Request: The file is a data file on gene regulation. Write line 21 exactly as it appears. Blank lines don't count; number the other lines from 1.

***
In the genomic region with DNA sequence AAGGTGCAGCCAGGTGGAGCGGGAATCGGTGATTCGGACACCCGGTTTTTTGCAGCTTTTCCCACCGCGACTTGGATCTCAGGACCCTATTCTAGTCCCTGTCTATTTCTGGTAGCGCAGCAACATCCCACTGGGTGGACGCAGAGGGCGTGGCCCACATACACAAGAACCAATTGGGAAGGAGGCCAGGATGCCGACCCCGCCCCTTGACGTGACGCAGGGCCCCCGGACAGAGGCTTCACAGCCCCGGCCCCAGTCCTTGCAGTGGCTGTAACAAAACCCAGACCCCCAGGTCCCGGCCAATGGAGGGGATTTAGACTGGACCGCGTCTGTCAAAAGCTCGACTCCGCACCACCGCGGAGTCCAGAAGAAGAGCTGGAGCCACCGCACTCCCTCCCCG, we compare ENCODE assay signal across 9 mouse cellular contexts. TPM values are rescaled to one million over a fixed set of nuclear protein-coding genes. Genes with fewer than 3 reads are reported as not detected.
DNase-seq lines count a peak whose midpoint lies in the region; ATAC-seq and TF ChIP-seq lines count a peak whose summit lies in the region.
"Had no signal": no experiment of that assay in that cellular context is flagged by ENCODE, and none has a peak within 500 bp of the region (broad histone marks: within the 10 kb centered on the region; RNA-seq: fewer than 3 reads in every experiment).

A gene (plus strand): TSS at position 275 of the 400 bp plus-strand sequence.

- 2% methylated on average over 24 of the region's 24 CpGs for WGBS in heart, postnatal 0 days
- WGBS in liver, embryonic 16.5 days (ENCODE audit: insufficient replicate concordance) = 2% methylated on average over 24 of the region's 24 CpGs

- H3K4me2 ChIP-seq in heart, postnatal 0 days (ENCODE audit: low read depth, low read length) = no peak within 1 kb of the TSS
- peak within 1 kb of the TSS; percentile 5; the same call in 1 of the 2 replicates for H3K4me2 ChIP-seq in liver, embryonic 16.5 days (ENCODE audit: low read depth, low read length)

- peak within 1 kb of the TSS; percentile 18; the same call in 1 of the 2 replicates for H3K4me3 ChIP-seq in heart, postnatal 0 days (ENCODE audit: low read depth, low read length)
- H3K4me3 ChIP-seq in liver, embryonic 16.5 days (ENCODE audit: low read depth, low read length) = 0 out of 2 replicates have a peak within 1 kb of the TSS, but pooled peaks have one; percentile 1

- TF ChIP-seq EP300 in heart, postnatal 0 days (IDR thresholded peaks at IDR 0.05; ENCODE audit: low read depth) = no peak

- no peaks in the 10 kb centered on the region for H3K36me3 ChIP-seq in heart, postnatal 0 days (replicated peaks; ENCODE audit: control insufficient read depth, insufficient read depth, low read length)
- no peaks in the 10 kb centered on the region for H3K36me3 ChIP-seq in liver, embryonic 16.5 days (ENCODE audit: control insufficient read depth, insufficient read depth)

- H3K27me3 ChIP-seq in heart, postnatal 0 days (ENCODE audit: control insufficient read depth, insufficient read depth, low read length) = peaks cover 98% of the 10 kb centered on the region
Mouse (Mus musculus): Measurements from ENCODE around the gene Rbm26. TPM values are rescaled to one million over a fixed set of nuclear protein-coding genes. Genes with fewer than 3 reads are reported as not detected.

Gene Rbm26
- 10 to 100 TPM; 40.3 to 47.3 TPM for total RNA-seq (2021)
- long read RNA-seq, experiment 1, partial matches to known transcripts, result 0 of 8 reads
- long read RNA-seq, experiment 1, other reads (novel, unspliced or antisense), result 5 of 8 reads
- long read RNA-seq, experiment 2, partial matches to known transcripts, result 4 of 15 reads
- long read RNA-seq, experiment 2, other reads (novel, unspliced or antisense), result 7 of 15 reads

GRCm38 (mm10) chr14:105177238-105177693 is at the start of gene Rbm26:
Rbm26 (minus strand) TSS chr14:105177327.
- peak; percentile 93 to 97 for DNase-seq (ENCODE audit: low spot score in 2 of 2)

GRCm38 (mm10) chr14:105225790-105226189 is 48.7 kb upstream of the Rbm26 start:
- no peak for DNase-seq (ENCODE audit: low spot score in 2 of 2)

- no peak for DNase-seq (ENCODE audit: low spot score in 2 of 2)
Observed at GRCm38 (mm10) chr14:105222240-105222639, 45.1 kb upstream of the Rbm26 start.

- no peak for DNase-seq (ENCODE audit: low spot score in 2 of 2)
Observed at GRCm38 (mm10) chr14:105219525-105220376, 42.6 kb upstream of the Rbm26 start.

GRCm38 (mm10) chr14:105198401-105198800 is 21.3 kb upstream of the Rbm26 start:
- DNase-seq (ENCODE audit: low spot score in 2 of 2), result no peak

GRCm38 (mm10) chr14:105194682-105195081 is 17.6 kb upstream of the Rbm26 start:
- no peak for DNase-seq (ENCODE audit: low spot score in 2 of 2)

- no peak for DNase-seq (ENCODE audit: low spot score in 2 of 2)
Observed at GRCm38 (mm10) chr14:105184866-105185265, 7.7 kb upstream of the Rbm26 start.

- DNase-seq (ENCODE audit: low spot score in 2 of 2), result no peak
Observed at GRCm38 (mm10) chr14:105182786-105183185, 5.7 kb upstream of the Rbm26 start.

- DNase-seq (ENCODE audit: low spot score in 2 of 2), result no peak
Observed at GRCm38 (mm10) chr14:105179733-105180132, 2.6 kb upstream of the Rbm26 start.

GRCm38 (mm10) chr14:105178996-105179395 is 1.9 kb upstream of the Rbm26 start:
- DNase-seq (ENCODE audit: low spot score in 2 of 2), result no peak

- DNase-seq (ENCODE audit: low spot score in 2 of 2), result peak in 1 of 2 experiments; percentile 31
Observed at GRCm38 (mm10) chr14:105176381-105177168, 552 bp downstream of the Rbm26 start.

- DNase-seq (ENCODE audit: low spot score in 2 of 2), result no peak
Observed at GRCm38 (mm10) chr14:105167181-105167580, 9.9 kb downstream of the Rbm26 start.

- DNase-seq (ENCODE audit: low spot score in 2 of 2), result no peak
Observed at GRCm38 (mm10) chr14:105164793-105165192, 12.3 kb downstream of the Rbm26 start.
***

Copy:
- long read RNA-seq, experiment 2, other reads (novel, unspliced or antisense), result 7 of 15 reads